"When you treat them with rapamycin, it looks normal," he said. The drug appeared to activate a cellular system that removes the waste.
"Rapamycin or similar drugs of that same class are capable of revving up that cleanup system," Collins said.
But the drug comes with major risks because it raises cholesterol levels and suppresses the immune system, making patients more vulnerable to infections. Rapamycin was derived from bacteria found in the soil of Easter Island in the 1960s.
The results of the progeria study triggered discussions about a potential human clinical trial.
"I can't say what the drug will do before clinical trial," Krainc said. "We're very hopeful, because of the dramatic effect (in cells) was replicated."
The protein buildup in cells is seen in other diseases, such as Alzheimer's and Parkinson's disease. Alzheimer's patients have tau protein tangles and another protein called the beta amyloid plaques in their brains. Parkinson's patients have a buildup of a protein called alpha-synuclein.
Some scientists hypothesize that the cell's inability to dispose of unnecessary protein as humans age is what could lead to severe illnesses.
"This is a fundamentally important pathway by which cells maintain their own health," Collins said. "Yet as we age, we don't do it quite as well and the buildup starts to happen."
The Progeria Research Foundation, a nonprofit that supports affected families and promotes scientific research on the disease, supplied tissue and cell samples for the study.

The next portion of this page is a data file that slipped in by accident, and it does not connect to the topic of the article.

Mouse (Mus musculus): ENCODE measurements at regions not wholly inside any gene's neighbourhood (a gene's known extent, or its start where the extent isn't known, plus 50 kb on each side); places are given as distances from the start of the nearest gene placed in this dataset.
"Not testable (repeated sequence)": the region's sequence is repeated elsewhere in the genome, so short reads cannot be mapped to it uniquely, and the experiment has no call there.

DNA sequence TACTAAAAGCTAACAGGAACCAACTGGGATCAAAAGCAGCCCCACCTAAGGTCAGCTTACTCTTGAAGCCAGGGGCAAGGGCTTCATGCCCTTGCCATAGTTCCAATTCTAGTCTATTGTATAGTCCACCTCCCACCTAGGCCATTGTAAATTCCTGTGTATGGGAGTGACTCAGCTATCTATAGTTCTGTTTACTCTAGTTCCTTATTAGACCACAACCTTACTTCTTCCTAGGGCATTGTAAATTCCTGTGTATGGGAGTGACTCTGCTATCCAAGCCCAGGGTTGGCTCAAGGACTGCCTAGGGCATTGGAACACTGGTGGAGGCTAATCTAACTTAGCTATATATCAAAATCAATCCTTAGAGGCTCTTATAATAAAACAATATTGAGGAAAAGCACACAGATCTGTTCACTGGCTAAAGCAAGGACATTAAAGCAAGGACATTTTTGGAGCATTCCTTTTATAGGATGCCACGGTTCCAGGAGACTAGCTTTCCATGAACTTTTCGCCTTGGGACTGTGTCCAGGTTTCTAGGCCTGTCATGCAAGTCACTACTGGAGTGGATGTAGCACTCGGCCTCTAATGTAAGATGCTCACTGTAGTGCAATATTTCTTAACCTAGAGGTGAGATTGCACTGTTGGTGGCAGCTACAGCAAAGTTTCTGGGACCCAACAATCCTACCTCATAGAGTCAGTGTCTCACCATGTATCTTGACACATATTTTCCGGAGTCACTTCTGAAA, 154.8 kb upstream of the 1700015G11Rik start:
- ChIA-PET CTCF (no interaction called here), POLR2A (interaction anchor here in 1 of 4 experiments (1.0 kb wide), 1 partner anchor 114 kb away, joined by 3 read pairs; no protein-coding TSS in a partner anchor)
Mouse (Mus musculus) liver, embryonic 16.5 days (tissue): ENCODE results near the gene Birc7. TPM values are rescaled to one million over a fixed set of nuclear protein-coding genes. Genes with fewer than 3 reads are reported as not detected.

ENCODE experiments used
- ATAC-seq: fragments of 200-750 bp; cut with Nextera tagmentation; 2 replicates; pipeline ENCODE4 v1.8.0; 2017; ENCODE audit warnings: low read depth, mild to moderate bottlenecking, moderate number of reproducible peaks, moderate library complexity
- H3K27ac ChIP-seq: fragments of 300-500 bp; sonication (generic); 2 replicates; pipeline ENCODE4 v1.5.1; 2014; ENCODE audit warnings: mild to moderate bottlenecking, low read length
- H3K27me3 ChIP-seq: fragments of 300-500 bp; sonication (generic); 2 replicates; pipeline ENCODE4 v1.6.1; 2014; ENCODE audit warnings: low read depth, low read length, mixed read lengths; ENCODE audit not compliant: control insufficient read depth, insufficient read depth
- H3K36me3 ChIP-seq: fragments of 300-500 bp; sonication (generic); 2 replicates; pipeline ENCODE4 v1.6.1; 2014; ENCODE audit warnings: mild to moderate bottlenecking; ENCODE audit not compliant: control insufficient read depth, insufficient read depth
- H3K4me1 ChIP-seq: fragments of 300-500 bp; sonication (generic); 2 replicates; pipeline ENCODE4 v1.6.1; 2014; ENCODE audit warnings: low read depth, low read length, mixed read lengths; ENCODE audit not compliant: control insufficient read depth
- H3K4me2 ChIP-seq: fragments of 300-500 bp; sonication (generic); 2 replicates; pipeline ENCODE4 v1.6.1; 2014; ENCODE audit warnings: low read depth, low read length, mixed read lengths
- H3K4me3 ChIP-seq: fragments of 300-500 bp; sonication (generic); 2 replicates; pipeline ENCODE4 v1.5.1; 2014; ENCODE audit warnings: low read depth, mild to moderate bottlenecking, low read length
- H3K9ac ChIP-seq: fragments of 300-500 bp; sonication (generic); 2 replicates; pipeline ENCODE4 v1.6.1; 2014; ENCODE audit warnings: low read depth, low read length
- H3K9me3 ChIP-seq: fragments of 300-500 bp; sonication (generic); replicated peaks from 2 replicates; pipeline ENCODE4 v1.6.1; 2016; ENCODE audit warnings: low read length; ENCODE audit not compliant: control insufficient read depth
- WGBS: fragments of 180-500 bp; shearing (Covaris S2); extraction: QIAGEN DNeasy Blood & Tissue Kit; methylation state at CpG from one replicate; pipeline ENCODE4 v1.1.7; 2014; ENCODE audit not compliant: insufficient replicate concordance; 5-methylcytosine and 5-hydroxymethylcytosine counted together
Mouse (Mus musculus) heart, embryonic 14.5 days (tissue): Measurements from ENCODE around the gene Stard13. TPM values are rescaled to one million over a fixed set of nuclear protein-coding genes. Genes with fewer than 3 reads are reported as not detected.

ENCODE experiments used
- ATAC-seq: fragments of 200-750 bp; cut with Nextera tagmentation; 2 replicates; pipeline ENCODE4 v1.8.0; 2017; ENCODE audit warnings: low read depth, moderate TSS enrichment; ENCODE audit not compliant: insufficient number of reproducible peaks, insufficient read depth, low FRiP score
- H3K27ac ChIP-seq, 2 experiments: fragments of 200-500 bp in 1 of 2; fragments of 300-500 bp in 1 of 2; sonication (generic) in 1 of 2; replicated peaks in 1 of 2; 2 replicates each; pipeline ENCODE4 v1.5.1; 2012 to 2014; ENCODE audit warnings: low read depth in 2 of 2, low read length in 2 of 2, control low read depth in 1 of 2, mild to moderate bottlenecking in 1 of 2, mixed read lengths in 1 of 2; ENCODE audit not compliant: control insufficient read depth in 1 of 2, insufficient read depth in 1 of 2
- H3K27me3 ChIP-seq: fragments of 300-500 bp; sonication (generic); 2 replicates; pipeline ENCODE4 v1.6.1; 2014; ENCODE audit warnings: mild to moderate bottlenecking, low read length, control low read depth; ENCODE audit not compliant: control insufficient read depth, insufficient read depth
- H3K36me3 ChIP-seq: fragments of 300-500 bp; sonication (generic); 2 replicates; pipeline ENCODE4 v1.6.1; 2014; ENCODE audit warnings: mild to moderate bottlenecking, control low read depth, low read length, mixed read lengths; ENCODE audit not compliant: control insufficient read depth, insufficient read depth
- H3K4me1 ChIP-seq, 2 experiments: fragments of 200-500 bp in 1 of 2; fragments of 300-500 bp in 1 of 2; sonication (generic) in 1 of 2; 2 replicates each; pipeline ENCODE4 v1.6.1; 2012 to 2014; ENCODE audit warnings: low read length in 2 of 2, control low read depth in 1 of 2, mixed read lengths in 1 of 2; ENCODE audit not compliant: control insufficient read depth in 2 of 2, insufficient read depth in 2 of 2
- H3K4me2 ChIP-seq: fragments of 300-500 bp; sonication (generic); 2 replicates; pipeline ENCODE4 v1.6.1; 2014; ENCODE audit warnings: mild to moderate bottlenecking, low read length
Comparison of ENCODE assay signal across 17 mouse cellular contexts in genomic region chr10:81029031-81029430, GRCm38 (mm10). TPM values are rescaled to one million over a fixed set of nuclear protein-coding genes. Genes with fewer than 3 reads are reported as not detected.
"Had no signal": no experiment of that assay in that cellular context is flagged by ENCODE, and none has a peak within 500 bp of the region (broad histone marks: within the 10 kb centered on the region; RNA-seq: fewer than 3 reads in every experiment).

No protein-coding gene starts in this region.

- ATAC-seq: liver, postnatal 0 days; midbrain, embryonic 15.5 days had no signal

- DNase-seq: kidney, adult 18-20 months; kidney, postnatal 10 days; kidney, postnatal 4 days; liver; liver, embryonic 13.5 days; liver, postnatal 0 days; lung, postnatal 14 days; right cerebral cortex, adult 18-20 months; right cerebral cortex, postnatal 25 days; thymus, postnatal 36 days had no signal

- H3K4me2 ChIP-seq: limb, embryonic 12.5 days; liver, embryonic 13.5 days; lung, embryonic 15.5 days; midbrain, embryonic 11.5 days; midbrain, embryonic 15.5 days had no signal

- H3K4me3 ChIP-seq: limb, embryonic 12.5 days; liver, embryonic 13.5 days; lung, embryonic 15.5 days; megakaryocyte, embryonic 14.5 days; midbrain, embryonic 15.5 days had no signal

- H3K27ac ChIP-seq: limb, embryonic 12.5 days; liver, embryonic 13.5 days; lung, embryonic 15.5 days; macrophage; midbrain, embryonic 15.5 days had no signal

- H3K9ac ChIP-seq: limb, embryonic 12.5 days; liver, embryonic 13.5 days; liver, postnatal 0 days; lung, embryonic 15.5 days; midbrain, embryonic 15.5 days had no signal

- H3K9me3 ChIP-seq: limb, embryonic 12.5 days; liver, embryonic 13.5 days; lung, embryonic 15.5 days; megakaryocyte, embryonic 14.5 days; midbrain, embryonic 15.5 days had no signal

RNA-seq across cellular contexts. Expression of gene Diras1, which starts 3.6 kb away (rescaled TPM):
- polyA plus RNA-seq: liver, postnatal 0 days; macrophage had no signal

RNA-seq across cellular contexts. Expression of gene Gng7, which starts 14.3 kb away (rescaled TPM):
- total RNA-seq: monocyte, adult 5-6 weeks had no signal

Dr. Leslie Gordon, the foundation's medical director and a mother of a boy with progeria, said scientists are considering the use of RAD001, a modified version of rapamycin that has fewer side effects in a potential human trial.
"Nothing is in place," she said. "These things take instructional and federal scrutiny. We're considering this based on this very study."
For years, progeria research languished as another orphan disease. Rare diseases struggle to attract attention and research dollars because they affect very few people.
Drug development favors common diseases that could lead to blockbuster medications. This leaves patients and families of orphan diseases with little support or medical options.
"The first thing that we discovered after my son was diagnosed was there was nothing out there to help researchers to do research -- no cells or tissue, no clinical information bank, no outreach for families," said Gordon. "There was nothing to work with."
The foundation established a cell and tissue bank and started efforts to identify more progeria patients. It is involved in a different clinical trial involving a three-drug cocktail to treat progeria.
It hasn't been easy trying to bring attention and resources to a rare disease, Gordon said.
"For all the times people could not help, there are people like Francis (Collins) who say yes," Gordon said. "When we approached him, it was the fact that he cared and the fact that it bothered him that we didn't have the answer."
"He's not only interested in science, he's interested in people."
Collins has met her young son, Sam.
Patients with progeria are enthusiastic, precocious and embrace life, Collins said.
"They're taking what most of us look at as a really discouraging situation and saying, 'No, darn it. I'm going to make the most of it. If I have a shortened time being here, I'm not going to waste it feeling sorry for myself.
"I'm going to make the most of it.'"